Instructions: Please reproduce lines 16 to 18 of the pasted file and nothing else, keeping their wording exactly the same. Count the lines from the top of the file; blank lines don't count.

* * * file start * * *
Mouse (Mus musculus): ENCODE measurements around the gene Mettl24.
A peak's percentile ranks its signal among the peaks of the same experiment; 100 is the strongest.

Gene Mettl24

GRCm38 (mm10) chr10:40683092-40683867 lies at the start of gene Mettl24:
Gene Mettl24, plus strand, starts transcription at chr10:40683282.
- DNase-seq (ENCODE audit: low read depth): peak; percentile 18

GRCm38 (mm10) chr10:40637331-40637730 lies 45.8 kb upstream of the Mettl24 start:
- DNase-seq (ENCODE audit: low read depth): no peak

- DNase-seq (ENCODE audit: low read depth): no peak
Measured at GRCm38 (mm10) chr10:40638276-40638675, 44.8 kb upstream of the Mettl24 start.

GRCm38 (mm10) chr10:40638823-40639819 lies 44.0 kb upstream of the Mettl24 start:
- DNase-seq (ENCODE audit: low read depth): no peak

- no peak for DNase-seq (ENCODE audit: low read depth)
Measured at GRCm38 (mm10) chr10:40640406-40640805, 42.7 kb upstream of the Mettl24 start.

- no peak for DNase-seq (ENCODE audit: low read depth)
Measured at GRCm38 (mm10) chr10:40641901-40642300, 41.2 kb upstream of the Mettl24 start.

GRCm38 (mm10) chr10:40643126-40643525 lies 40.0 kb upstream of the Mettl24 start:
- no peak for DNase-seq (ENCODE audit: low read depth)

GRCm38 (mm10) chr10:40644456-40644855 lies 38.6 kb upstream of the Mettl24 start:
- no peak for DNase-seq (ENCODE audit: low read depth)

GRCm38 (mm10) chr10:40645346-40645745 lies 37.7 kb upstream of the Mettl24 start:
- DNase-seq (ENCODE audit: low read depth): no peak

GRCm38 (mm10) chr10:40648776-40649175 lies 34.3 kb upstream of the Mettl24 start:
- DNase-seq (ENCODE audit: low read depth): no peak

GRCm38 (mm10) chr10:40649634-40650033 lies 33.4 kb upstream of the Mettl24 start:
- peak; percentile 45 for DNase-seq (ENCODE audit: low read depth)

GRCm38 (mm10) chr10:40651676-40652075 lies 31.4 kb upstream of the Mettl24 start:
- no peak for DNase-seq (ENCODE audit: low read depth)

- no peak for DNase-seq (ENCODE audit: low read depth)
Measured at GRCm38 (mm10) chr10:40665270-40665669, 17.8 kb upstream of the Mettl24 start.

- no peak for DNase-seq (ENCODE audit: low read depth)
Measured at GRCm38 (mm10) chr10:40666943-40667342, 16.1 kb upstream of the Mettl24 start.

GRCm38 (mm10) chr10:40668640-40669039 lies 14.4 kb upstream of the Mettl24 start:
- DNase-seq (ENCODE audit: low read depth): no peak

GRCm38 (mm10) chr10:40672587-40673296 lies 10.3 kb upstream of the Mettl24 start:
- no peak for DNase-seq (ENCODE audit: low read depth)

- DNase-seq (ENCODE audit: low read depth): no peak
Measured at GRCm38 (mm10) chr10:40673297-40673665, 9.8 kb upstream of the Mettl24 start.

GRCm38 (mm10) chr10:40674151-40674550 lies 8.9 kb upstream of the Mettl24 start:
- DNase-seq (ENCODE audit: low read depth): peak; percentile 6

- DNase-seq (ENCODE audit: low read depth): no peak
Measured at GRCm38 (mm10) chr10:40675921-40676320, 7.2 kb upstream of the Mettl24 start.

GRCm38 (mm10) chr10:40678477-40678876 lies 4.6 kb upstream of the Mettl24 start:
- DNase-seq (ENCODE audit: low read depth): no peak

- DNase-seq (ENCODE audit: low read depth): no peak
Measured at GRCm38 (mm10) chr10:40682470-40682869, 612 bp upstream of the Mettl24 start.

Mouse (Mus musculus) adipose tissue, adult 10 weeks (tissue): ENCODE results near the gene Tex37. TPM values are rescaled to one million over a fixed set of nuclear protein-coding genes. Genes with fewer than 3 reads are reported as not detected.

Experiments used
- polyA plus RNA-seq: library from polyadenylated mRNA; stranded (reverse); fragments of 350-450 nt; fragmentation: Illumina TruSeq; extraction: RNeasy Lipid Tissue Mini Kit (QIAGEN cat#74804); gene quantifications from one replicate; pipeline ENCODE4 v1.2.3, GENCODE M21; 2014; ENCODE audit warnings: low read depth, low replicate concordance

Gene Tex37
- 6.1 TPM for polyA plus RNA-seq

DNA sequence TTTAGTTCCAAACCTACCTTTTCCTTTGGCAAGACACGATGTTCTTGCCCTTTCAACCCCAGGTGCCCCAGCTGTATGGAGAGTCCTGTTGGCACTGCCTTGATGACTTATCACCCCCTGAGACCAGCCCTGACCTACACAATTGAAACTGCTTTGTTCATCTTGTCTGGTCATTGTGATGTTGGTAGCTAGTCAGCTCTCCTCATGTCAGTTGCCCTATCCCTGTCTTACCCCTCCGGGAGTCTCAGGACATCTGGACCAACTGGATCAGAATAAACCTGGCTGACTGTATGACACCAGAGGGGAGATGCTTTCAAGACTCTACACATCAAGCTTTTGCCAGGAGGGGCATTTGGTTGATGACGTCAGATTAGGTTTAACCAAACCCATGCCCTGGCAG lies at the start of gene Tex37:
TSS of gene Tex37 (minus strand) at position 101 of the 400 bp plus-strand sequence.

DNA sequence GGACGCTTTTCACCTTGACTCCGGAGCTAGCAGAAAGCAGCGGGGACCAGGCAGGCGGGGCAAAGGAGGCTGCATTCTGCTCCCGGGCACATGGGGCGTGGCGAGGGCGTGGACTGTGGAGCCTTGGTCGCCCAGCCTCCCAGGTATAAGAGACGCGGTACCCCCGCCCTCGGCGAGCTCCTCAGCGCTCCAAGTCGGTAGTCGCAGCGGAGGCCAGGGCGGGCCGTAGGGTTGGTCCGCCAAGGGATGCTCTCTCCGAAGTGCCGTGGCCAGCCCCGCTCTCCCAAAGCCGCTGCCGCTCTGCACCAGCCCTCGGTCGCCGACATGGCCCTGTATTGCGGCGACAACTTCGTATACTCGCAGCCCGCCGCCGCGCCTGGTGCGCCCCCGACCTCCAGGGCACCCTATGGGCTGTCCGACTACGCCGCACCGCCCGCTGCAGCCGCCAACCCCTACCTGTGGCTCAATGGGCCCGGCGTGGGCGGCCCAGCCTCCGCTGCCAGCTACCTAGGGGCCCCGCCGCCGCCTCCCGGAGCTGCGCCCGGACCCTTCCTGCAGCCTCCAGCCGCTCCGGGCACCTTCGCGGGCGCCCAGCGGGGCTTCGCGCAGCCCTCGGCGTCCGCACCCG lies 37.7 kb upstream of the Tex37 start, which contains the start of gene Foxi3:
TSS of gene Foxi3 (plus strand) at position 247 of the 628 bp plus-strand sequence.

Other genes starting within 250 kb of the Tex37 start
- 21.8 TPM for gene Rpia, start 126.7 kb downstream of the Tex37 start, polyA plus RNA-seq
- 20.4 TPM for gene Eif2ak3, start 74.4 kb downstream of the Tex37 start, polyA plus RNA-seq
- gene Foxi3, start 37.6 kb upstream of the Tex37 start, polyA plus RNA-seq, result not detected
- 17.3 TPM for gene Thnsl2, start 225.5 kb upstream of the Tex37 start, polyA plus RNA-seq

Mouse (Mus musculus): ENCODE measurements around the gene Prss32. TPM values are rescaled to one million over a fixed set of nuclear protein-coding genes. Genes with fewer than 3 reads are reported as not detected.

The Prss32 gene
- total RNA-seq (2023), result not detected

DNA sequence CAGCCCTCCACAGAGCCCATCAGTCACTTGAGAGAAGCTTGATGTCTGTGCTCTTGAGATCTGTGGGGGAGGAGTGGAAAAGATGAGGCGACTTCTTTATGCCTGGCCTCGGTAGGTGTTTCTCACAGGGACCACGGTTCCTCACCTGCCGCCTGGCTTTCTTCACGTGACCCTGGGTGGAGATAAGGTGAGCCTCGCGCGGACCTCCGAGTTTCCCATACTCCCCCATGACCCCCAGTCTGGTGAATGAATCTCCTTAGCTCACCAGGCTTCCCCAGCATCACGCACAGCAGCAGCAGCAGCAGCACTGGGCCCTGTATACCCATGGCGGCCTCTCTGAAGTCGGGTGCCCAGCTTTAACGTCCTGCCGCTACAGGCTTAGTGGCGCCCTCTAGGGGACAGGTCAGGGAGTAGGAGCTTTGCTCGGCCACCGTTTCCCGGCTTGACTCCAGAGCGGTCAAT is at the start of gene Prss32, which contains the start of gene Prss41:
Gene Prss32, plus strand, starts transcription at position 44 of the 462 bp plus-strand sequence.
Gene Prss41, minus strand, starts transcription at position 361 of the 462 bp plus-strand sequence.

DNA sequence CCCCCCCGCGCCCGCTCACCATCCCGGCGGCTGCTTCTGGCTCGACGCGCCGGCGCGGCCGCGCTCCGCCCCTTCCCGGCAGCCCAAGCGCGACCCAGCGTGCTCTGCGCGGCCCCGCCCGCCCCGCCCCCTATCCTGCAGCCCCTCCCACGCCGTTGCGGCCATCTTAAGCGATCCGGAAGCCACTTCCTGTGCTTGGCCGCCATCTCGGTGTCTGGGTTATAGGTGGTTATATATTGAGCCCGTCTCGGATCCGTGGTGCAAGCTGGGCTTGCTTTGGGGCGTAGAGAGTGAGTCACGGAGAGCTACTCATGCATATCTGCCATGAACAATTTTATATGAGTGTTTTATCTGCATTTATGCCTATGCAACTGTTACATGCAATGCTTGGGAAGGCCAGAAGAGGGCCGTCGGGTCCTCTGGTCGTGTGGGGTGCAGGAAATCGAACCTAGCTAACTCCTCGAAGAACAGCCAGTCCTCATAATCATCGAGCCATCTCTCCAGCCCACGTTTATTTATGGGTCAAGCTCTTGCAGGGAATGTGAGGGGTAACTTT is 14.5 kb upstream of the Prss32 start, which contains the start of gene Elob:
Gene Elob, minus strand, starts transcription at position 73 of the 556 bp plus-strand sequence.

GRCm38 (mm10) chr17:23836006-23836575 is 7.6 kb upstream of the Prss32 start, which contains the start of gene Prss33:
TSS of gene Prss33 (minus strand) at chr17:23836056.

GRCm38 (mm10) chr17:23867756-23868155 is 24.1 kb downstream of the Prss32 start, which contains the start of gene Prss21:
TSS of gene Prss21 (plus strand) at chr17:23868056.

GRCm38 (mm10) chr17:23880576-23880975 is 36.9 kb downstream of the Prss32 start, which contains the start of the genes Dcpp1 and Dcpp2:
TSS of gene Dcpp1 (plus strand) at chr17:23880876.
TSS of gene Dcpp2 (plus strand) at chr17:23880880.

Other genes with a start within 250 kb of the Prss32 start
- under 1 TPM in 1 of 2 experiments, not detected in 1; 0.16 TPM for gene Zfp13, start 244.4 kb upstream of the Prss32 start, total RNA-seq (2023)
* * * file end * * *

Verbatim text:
Measured at GRCm38 (mm10) chr10:40641901-40642300, 41.2 kb upstream of the Mettl24 start.

GRCm38 (mm10) chr10:40643126-40643525 lies 40.0 kb upstream of the Mettl24 start:
- no peak for DNase-seq (ENCODE audit: low read depth)